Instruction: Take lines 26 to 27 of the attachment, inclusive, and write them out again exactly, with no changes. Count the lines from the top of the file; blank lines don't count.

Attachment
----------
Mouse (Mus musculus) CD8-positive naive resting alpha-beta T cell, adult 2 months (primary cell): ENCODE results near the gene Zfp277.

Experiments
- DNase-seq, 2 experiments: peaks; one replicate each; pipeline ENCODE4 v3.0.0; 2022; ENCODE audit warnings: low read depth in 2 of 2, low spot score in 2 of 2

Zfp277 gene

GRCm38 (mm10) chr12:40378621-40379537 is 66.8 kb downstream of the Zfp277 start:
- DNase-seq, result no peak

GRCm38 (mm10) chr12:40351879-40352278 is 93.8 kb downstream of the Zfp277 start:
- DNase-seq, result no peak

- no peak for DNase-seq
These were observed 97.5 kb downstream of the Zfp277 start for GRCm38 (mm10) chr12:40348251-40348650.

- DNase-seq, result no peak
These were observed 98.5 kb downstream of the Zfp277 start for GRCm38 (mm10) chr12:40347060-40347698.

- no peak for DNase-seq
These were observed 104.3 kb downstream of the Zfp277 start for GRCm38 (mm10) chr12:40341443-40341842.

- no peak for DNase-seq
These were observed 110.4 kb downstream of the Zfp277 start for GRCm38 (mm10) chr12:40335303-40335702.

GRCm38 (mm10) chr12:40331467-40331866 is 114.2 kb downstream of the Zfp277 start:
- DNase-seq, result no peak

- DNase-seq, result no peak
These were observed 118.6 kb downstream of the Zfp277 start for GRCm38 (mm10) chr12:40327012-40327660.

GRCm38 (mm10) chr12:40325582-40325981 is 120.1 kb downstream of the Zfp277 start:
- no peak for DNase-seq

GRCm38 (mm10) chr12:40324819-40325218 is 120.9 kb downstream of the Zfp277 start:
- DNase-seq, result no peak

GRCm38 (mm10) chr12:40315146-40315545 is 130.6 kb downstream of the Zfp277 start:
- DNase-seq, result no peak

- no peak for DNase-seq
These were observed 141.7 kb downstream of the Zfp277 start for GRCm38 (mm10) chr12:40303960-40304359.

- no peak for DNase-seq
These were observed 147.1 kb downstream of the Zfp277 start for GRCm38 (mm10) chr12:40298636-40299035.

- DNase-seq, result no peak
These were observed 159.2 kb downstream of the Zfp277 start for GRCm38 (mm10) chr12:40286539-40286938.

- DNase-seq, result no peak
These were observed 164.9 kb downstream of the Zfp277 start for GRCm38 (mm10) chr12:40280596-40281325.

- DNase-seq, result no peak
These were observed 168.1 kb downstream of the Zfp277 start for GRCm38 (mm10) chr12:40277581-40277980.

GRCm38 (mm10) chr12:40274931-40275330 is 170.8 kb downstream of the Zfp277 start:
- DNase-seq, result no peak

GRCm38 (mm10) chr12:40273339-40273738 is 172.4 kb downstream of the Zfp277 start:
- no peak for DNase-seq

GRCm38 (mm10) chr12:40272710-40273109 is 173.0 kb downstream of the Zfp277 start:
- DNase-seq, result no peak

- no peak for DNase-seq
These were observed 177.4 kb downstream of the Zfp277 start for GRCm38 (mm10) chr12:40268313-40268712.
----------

- DNase-seq, result no peak

- no peak for DNase-seq